With an increase in discretionary expenditure this Christmas time, Lee Eustace investigates the burden placed on students in both retail and hospitality sectors.

As the fairy-tale of New York rings around Ireland’s hospitality and retail sectors, the staff of such establishments find themselves more attune to the reality of Dublin city rather than Shane MacGowan’s epic.

Retail Ireland’s pre-Christmas forecast, as reported in the Irish Times on December 1st, claimed that the Irish population was due to spend an estimated 4 billion in shops during the month of December.

For shops to deal with such a volume of sales, an extra 35,000 people find themselves working over the festive period compared to last year’s figures. This is an increase of almost 100,000 Christmas staff from 2012’s figures as more and more of Ireland’s workforce toil with gruesome shifts and impatient customers during the holiday season.

Among the most frequently exploited are the third level students. Fresh from the toll of assignments and exams, students are often faced with the thankless task of bearing the burden of both retail and hospitality sectors.

Those who are employed as temporary staff are consistently worked to the bone with the tenuous promise of a permanent position if their work is of a high enough standard. Similarly, students with permanent part-time jobs are often forced to work extra shifts to cover full-time staff who are entitled to Christmas holidays.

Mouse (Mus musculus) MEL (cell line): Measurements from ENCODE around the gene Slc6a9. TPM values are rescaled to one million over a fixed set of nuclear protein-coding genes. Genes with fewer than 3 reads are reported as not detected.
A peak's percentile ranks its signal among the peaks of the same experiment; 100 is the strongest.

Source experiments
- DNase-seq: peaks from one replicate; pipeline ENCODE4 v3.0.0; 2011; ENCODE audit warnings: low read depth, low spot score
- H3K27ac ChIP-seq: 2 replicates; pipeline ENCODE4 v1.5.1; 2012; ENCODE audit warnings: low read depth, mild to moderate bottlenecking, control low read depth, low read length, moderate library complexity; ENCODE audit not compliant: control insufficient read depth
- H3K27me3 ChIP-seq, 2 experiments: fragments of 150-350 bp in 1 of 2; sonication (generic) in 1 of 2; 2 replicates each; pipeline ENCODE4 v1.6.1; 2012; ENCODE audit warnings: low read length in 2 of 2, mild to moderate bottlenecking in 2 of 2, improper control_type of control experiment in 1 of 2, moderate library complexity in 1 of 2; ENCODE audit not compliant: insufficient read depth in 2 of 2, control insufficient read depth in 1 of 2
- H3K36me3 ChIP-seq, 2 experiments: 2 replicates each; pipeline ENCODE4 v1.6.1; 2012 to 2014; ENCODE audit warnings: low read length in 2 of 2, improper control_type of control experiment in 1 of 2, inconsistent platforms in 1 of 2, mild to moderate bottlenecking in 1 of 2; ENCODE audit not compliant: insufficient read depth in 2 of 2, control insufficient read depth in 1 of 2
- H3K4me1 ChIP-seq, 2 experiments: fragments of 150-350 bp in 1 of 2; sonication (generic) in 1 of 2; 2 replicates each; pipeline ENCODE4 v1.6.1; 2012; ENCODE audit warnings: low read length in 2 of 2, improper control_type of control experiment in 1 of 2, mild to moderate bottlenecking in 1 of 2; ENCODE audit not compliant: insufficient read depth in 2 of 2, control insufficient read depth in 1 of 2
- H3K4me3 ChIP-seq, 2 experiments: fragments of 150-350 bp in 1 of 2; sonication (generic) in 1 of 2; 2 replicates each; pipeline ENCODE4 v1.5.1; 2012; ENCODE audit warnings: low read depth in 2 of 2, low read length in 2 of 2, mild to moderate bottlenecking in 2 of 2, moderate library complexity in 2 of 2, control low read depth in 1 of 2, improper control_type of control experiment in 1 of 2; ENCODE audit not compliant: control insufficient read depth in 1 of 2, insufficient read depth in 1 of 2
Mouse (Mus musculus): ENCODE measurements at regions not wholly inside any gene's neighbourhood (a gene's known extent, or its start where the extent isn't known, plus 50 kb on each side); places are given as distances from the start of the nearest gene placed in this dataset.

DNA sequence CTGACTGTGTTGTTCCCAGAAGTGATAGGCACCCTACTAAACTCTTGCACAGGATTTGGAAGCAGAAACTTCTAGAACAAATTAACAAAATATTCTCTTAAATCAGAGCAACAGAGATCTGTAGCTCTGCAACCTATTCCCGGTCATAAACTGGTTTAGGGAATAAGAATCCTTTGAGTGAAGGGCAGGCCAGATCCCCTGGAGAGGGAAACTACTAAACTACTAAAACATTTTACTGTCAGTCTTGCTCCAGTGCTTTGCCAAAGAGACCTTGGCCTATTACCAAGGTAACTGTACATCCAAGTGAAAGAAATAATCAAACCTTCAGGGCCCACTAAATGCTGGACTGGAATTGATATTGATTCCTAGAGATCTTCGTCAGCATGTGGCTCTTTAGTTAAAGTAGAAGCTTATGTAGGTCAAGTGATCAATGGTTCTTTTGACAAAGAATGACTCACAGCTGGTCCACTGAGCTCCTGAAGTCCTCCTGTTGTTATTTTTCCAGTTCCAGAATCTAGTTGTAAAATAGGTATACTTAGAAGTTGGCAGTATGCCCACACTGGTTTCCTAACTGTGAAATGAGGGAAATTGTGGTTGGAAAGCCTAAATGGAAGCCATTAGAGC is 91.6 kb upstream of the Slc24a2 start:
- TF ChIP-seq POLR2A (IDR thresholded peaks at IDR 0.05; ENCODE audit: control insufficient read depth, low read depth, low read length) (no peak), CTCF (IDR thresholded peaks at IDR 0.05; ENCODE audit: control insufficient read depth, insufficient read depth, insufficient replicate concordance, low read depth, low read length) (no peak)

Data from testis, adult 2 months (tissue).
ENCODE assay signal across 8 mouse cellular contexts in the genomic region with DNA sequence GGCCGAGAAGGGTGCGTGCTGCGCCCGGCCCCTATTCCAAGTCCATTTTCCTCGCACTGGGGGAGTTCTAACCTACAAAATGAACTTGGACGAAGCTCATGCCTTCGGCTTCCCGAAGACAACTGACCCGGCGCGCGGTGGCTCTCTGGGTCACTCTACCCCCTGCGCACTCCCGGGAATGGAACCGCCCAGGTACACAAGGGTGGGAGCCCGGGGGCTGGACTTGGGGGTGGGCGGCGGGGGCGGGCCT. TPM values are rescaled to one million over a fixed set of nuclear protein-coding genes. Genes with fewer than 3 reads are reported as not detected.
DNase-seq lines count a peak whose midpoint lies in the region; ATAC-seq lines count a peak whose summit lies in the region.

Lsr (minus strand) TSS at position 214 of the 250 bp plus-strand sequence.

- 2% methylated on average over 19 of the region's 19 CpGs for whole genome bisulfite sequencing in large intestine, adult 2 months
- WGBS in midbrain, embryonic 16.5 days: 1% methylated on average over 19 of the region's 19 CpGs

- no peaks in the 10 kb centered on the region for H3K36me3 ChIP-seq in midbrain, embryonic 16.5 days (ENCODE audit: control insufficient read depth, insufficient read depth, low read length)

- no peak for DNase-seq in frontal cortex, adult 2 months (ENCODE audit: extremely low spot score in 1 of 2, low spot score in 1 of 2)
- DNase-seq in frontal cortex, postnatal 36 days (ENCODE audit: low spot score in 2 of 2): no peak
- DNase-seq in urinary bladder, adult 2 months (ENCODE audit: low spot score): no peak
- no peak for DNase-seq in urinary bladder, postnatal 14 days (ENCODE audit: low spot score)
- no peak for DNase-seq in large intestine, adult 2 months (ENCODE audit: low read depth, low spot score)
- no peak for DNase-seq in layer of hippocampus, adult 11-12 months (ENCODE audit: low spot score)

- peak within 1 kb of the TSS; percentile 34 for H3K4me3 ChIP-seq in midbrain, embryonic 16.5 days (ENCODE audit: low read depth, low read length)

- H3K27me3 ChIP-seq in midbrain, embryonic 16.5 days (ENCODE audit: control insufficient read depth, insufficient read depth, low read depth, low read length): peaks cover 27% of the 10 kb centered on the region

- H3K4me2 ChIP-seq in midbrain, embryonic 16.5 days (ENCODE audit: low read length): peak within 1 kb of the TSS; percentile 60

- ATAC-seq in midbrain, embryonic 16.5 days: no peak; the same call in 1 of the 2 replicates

Exposed and voiceless, students juggle the looming burden of college deadlines with an increasing responsibility in the workforce. As Christmas retail markets show no signs of letting up, with January sales customary, and the only thing settling down in the hospitality sector is the umpteenth pint of Guinness on the counter, perhaps it is time to remodel Ireland’s third level system so as to avoid the Christmas overlap.

Until then, on behalf of the students who are exploited this Christmas, I echo a sentiment expressed by none other than Mr Shane MacGowan himself – Merry Christmas me arse I pray God it’s our last!